This is the last but most widely used Result Type. This is derived from ViewResultBase class. The FindView method is used to locate the view and the Render method is used to render the output to the response.


These different result types give us a lot of power to deal with different scenarios effectively. They are pretty simple to learn and easy to use.


Reference: "Professional ASP.NET MVC 5"


Thursday, January 8, 2015

Controllers in MVC


In this third blog post, I am going to talk about the heart of an MVC application: The Controllers.

CONTROLLER

In old web applications, there used to be a direct relationship between the URL and web server's hard drive. In an MVC application, similar relationship exists between the URL and controller's action methods. That will become more clear when I explain routing in a future post. Until then, just understand that routing allows us to map a URL to a controller action.
Controllers are the classes which respond to user input. It contains the actions that are executed on a user request and build a response that is returned to the user. In other words, they control the flow of execution, i.e. they work with the data coming in and provide the data going out to the relevant view.

By now, I will expect that you have installed an MVC project in Visual Studio 2013. By default, the project has 2 controllers: HomeController and AccountController. Technically, controller is a simple class derived from System.Web.MVC Controller class. Let's talk about this in detail.

Controller Class

If we take a closer look at the Controller class, we will see that it's an abstract class derived from ControllerBase class and implementing a bunch of interfaces where IController is one of the interface.

public abstract class Controller : ControllerBase, 
       IActionFilter, IAuthorizationFilter, IDisposable, 
       IExceptionFilter, IResultFilter, IAsyncController, 
       IController, IAsyncManagerContainer
 

Since its an abstract class, we cannot instantiate it directly. In order to understand the relationship between IController, ControllerBase and Controller classes, lets take a closer look at these.

IController

 IController interface has an Execute method which gets executed when a request is made for the controller. This takes RequestContext as a parameter. When a request cones in, the routing system identifies the appropriate controller and executes the Execute method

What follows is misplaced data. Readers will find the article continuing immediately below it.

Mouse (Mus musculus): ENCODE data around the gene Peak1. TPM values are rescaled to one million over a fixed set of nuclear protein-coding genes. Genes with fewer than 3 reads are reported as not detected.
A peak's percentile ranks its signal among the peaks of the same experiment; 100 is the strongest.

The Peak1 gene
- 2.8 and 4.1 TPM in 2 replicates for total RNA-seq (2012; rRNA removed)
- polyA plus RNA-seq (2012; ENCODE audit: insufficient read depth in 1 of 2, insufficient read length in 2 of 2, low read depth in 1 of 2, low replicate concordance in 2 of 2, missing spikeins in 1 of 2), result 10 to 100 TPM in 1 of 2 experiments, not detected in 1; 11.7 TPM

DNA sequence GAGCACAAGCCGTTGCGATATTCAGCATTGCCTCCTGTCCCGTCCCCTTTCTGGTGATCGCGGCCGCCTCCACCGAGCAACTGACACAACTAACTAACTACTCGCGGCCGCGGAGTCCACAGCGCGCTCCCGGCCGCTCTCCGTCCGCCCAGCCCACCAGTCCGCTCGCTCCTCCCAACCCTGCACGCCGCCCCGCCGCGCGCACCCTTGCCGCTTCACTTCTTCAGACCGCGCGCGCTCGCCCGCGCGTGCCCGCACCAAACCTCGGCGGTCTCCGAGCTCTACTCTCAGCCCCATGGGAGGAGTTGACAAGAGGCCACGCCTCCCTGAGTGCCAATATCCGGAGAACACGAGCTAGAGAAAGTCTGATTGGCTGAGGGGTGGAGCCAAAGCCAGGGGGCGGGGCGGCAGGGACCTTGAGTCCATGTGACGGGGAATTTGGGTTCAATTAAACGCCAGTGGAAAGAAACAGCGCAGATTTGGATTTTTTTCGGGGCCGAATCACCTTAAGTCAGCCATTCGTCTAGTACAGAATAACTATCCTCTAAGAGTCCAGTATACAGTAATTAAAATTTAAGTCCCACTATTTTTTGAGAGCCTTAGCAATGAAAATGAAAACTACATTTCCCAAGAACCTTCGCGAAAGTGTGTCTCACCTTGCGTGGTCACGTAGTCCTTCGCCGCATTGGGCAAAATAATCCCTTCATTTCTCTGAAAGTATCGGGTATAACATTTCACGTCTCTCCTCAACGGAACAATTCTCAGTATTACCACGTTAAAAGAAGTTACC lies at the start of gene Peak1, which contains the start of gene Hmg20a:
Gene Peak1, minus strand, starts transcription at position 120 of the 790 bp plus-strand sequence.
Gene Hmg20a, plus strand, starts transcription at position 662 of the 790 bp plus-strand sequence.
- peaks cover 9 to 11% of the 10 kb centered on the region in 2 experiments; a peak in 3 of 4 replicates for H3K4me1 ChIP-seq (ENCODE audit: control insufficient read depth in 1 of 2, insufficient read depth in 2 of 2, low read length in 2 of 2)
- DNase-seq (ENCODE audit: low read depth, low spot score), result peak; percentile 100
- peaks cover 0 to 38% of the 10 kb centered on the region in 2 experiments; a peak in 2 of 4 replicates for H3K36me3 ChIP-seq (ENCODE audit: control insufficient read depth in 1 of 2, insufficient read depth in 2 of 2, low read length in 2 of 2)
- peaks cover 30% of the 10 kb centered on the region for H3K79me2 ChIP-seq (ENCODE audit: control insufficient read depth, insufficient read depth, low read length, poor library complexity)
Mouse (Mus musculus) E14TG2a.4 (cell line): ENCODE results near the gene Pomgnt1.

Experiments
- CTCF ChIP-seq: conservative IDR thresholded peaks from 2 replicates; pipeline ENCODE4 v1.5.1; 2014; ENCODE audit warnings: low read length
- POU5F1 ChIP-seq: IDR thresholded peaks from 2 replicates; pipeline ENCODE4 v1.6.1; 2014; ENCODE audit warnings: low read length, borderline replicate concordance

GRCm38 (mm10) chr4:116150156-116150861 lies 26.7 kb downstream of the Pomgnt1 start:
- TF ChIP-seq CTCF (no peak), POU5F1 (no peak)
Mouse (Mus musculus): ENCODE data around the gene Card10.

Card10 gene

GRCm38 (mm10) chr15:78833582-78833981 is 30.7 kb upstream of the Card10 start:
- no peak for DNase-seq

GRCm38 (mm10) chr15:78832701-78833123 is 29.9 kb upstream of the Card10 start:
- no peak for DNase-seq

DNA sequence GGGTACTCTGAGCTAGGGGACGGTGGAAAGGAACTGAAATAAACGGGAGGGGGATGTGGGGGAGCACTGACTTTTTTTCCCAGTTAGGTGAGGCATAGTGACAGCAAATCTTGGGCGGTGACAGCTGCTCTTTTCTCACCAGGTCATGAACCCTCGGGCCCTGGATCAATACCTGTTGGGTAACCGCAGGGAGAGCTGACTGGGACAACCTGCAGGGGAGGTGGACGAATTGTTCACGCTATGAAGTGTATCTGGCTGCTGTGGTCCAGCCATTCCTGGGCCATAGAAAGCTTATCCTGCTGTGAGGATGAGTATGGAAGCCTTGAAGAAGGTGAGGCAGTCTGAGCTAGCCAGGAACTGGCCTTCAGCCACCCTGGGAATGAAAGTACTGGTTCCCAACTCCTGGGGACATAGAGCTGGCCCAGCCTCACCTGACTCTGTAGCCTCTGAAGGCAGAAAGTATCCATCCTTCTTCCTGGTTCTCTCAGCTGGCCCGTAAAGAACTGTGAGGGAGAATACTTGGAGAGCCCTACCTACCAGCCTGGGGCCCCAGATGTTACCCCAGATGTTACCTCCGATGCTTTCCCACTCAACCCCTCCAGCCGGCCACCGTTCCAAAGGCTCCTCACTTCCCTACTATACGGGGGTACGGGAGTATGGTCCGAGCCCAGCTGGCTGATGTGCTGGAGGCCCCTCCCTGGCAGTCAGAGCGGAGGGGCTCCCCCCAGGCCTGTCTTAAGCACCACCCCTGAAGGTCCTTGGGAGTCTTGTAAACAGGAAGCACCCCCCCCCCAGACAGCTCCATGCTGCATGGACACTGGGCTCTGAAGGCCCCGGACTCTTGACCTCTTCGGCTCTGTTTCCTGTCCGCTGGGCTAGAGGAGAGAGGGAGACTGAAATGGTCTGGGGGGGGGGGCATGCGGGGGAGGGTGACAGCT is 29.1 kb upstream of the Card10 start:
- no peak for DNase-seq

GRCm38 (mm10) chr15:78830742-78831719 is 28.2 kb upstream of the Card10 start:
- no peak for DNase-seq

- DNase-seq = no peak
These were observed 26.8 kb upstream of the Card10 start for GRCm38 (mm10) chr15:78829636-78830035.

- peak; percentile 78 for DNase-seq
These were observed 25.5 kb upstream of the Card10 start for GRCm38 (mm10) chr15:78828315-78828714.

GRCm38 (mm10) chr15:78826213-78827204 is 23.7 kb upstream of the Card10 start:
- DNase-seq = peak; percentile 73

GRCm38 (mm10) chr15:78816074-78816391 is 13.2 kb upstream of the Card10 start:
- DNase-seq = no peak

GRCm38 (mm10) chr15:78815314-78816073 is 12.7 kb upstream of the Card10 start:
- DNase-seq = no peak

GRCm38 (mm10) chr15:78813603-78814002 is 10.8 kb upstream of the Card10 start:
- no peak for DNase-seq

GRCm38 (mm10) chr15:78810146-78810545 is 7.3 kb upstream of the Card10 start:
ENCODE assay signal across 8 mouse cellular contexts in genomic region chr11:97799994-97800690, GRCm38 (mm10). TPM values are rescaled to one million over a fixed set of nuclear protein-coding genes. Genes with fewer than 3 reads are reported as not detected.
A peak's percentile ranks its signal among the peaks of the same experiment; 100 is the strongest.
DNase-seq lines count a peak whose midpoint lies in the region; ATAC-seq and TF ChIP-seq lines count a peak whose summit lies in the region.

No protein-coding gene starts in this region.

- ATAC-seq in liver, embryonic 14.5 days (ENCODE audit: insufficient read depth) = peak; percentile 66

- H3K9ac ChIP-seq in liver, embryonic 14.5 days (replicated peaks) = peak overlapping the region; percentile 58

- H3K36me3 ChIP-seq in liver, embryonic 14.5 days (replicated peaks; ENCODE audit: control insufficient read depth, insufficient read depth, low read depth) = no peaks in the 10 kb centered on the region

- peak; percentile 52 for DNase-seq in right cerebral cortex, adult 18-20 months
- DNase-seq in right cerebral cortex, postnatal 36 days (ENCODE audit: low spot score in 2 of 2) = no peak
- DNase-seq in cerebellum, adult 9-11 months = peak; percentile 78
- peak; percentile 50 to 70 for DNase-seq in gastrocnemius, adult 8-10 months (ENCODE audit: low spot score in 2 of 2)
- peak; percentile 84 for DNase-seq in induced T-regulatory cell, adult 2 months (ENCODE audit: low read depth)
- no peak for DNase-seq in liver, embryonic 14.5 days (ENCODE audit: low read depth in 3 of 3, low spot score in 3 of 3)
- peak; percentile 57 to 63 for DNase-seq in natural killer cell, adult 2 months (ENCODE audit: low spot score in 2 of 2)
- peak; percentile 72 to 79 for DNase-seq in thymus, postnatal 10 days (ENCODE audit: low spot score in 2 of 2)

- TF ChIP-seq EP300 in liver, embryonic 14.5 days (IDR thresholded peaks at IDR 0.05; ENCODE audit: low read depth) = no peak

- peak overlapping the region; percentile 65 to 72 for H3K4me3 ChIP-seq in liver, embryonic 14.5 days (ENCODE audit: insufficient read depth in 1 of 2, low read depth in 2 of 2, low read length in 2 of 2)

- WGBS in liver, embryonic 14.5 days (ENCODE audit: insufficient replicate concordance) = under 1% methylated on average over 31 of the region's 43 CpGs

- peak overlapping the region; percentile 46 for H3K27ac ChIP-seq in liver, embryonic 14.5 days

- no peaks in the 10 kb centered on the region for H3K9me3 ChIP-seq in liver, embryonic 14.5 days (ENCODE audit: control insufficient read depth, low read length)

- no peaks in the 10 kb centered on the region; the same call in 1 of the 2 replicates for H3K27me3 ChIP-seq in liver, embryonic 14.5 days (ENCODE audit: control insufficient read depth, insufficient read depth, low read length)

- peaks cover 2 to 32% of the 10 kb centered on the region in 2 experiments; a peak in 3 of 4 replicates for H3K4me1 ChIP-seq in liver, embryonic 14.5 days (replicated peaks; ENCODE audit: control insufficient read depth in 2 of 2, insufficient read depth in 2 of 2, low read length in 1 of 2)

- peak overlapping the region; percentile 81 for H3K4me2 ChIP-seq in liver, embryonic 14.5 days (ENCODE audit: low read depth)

// Summary:
    //     Defines the methods that are required for a 
    //     controller.
    public interface IController
    {
        // Summary:
        //     Executes the specified request context.
        //     The request context.
        void Execute(RequestContext requestContext);
    }




ControllerBase

ControllerBase is another abstract base class that layers some more API surface on top of the IController interface. It implements Execute method of IController where it creates ControllerContext, which in turn, encapsulates information about HTTP request that matches specified RouteBase and ControllerBase instances.
It also provides TempData, ViewData, ViewBag, etc. We can look at their data types here. ViewData and ViewBag are used to send data from controller to view. ViewData is a dictionary in nature used to store key value data. ViewBag is simply a wrapper around ViewData. TempData is used to send data across subsequent requests.
namespace System.Web.Mvc

{

    public abstract class ControllerBase : IController

    {

        protected ControllerBase();

        public ControllerContext ControllerContext { get; 
                                                     set; }

        public TempDataDictionary TempData { get; set; }

        public IValueProvider ValueProvider { get; set; }

        public dynamic ViewBag { get; }

        public ViewDataDictionary ViewData { get; set; }

        protected virtual void Execute(RequestContext 
                                        requestContext);

        protected virtual void Initialize(RequestContext 
                                           requestContext);

    }

}



Controller Class

So let's come back to the controller class. The Controller class is also an abstract class which is derived from controller base and implements IController interface. It contains all the useful properties and methods for a controller to work out properly.

We can define our own Controller class from ControllerBase

public class TestController : ControllerBase
{
    protected override void ExecuteCore()
    {